Synopsis: Barbie suffers a crisis that leads her to question her world and her existence.
Director: Greta Gerwig
Stars: Margot Robbie, Ryan Gosling, Will Ferrell, Emma Mackey, Helen Mirren
Teamwork makes the dream work is a fun saying, but it’s accurate; collaboration is such a beautiful thing, and it’s no different in film. Greta Gerwig and Noah Baumbach have worked together several times. They have made great films individually, like Marriage Story (Baumbach) and Lady Bird (Gerwig), but those films were not as anticipated as the one we are discussing today.
This is the first live-action Barbie movie—odd considering the toy launched in 1959—and while the film was announced in 2009, after several hurdles, it has finally come to the big screen.
In the film, Margot Robbie plays Barbie, and she lives in Barbieland. She is joined by a host of other Barbies played by Issa Rae (President Barbie), Hari Nef (Dr. Barbie) and Alexandra Shipp (Writer Barbie), to name a few. Barbieland wouldn’t be complete with Ken. Ryan Gosling is the ‘main Ken,’ but of course, there are other’s (played by Simu Liu, Scott Evans and Rob Bryson, again, to name a few).
Barbie is living her best Truman Show life; every day is like the last. She gets up, showers, has her breakfast, jumps down to her car and starts her day. Barbieland is colourful and picturesque. The set decoration is very impressive. We are transported to a large-scale dollhouse that encapsulates Gerwig’s vision. Production Designer Sarah Greenwood and Set Decorators Katie Spencer and Ashley Swanson have outdone themselves.
Things are going well for Barbie until one day, things don’t go as planned, and that’s when she starts to make the connection between her Barbieland world and the real world. After a ‘surprising situation’ arises, Barbie sets off to get some wisdom and tracks down ‘Weird Barbie’ played by Kate McKinnon. Weird Barbie informs her she must go to the real world—Ken tags along for the ride.
In the real world, the roles and perceptions of men and women are completely flipped. Barbie deals with catcalls, and Ken observes how ‘real men’ act.
Barbie finds herself at Mattel, where she meets the CEO, Will Ferrell. While Ferrell is obviously funny, this is the only sequence that wasn’t as strong. Even though they were in the ‘real world,’ it still felt more Barbieland-ish.
Will Barbie be perceived as a feminist movie? Absolutely. But it’s also well-made.
Let’s start with the cast, as it is massive and impressive. Margot Robbie is consistently fantastic on screen, and this film is no different. She ignites the film as Barbie. She has a certain movie star quality that makes the casting of her in the titular role a complete no-brainer. Ryan Gosling is superb as Ken. His comedic timing is on point. As someone who can drift seamlessly between comedy and drama, Gosling shows he can do both. Another actor may not have wanted to be so vulnerable in this role, but not our fellow Canuck!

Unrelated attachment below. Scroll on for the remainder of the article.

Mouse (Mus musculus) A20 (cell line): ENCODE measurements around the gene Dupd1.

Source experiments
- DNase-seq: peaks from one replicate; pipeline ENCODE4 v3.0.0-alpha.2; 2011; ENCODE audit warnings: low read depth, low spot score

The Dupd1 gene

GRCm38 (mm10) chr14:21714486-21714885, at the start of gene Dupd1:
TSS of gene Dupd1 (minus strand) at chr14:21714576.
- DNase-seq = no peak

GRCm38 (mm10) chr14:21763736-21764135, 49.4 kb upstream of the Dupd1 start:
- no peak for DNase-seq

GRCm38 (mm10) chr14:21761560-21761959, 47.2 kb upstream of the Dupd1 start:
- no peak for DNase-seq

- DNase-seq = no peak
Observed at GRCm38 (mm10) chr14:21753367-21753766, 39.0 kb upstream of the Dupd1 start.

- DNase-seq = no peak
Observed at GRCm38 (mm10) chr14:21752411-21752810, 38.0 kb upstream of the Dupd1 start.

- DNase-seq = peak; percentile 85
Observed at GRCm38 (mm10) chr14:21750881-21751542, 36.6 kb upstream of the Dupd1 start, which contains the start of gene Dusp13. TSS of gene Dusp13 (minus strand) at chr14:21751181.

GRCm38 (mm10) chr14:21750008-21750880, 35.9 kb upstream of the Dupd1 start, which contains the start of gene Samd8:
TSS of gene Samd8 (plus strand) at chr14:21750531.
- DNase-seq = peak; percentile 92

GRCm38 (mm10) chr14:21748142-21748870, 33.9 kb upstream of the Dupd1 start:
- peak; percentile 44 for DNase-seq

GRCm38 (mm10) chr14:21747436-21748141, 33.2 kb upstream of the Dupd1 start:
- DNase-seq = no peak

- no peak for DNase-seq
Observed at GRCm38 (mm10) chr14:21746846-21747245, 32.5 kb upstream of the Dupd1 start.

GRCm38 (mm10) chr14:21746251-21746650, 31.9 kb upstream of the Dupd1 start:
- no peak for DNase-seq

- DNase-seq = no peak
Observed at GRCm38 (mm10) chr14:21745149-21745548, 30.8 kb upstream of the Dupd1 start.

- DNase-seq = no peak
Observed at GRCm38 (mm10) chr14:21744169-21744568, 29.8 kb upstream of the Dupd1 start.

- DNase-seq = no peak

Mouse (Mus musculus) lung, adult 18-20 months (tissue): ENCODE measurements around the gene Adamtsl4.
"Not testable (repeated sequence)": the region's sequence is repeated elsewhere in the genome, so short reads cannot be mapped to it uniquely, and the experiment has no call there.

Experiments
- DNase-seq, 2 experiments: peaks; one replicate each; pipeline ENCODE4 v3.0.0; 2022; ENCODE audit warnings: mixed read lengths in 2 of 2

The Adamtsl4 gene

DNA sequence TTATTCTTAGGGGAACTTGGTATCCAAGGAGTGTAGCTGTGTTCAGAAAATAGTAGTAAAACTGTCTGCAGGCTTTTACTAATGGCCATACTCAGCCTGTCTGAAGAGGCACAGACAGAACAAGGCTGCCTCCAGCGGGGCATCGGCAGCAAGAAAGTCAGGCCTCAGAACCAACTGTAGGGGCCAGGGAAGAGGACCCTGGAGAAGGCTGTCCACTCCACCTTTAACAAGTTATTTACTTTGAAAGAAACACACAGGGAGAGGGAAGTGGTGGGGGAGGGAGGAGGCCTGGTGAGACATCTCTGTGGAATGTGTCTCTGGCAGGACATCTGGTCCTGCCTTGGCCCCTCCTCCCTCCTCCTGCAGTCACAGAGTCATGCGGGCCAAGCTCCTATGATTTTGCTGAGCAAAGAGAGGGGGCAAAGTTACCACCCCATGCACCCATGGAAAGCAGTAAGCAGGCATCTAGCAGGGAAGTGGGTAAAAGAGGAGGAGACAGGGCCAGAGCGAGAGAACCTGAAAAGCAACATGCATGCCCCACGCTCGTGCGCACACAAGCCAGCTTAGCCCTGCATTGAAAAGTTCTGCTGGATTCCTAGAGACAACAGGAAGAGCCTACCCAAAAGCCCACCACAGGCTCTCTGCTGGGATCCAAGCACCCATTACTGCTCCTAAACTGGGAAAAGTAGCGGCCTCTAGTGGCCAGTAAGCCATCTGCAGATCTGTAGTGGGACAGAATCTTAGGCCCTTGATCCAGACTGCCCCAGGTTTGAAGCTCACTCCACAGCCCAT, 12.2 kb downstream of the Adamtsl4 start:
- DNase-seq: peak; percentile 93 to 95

The supporting cast is also impressive. McKinnon, as Weird Barbie, represents so many things in the film. Her character has an obvious quirkiness to it, and McKinnon seems to breathe life into it effortlessly. There are also some casting choices that make sense, like Dua Lipa as Mermaid Barbie, who has worked with Gerwig before on her music videos.
Gerwig also seems to have a finger on the pulse of emerging stars as she cast several actors from the Netflix hit show Sex Education, including Emma Mackey, Ncuti Gatwa, and Connor Swindells. Mackey, often mistaken for Margot Robbie, has had well-reviewed performances in Eiffel and Emily, while Gatwa was recently cast as the next Dr. Who.
Kingsley Ben-Adir is also in the film as Ken. He is notable in One Night in Miami and will appear in the title role of the biographical drama Bob Marley: One Love.
Gerwig and Baumbach have written a very entertaining script that does a very solid job of reaching multiple age groups. The jokes are more geared towards an older crowd; many will go over the heads of young children, but they will still be entertained.
The film challenges the norms, but nothing about the film feels forced. You never feel you are being preached to, but it makes you think. “Why is Kate McKinnon’s Barbie ‘weird’?” “Do we treat each other differently based on age, appearance, or gender?”
Yes, it is a feminist film with a strong message, but that’s not necessarily a bad thing.
From a child’s toy to a movie isn’t always an easy transition, but Gerwig does a great job here. Audiences will be entertained by this film. It was wonderful to view Barbie with the sold-out crowd of women, men, children, and grandparents that were beyond enthusiastic; it’s wonderful being at a screening, especially one with such a passionate fan group. I haven’t seen this many people dressed up for a film since the Star Wars days — I miss those Chewbacca costumes.
There is a lot of anticipation for Barbie, and judging by the audience’s reaction, the finished product delivers!